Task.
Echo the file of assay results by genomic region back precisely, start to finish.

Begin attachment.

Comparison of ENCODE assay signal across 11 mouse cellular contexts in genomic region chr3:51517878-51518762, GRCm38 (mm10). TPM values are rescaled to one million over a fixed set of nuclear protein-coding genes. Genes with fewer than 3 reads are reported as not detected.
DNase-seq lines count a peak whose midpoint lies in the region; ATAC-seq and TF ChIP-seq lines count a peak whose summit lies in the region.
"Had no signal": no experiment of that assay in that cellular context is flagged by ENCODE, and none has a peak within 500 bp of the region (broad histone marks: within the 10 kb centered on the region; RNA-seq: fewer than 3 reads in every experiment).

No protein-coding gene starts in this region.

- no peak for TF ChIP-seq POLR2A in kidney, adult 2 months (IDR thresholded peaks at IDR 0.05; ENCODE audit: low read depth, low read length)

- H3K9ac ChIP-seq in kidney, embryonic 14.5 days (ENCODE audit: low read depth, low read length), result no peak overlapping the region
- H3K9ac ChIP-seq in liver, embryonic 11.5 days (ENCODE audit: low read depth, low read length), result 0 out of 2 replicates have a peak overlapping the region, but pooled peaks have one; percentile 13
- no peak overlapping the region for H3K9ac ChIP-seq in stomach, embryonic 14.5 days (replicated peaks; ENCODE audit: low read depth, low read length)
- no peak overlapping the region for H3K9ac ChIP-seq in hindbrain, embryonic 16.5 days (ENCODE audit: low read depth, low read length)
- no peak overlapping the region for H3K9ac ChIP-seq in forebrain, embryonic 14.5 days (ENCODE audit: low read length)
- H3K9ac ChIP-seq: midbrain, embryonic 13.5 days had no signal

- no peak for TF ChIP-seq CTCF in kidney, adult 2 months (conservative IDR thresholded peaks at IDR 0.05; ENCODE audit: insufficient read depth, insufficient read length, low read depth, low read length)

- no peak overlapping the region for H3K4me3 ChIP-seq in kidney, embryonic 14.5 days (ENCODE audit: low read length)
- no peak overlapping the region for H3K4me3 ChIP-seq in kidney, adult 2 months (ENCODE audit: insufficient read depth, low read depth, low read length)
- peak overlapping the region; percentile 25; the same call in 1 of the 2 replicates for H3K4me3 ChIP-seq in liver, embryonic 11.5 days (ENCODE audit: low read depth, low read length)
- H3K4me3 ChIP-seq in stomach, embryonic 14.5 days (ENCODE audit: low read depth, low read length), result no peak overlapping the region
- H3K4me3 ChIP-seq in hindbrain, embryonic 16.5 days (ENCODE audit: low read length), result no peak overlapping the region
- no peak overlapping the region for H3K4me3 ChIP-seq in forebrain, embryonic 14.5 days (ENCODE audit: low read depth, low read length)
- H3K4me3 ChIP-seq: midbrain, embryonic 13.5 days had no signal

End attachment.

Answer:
Comparison of ENCODE assay signal across 11 mouse cellular contexts in genomic region chr3:51517878-51518762, GRCm38 (mm10). TPM values are rescaled to one million over a fixed set of nuclear protein-coding genes. Genes with fewer than 3 reads are reported as not detected.
DNase-seq lines count a peak whose midpoint lies in the region; ATAC-seq and TF ChIP-seq lines count a peak whose summit lies in the region.
"Had no signal": no experiment of that assay in that cellular context is flagged by ENCODE, and none has a peak within 500 bp of the region (broad histone marks: within the 10 kb centered on the region; RNA-seq: fewer than 3 reads in every experiment).

No protein-coding gene starts in this region.

- no peak for TF ChIP-seq POLR2A in kidney, adult 2 months (IDR thresholded peaks at IDR 0.05; ENCODE audit: low read depth, low read length)

- H3K9ac ChIP-seq in kidney, embryonic 14.5 days (ENCODE audit: low read depth, low read length), result no peak overlapping the region
- H3K9ac ChIP-seq in liver, embryonic 11.5 days (ENCODE audit: low read depth, low read length), result 0 out of 2 replicates have a peak overlapping the region, but pooled peaks have one; percentile 13
- no peak overlapping the region for H3K9ac ChIP-seq in stomach, embryonic 14.5 days (replicated peaks; ENCODE audit: low read depth, low read length)
- no peak overlapping the region for H3K9ac ChIP-seq in hindbrain, embryonic 16.5 days (ENCODE audit: low read depth, low read length)
- no peak overlapping the region for H3K9ac ChIP-seq in forebrain, embryonic 14.5 days (ENCODE audit: low read length)
- H3K9ac ChIP-seq: midbrain, embryonic 13.5 days had no signal

- no peak for TF ChIP-seq CTCF in kidney, adult 2 months (conservative IDR thresholded peaks at IDR 0.05; ENCODE audit: insufficient read depth, insufficient read length, low read depth, low read length)

- no peak overlapping the region for H3K4me3 ChIP-seq in kidney, embryonic 14.5 days (ENCODE audit: low read length)
- no peak overlapping the region for H3K4me3 ChIP-seq in kidney, adult 2 months (ENCODE audit: insufficient read depth, low read depth, low read length)
- peak overlapping the region; percentile 25; the same call in 1 of the 2 replicates for H3K4me3 ChIP-seq in liver, embryonic 11.5 days (ENCODE audit: low read depth, low read length)
- H3K4me3 ChIP-seq in stomach, embryonic 14.5 days (ENCODE audit: low read depth, low read length), result no peak overlapping the region
- H3K4me3 ChIP-seq in hindbrain, embryonic 16.5 days (ENCODE audit: low read length), result no peak overlapping the region
- no peak overlapping the region for H3K4me3 ChIP-seq in forebrain, embryonic 14.5 days (ENCODE audit: low read depth, low read length)
- H3K4me3 ChIP-seq: midbrain, embryonic 13.5 days had no signal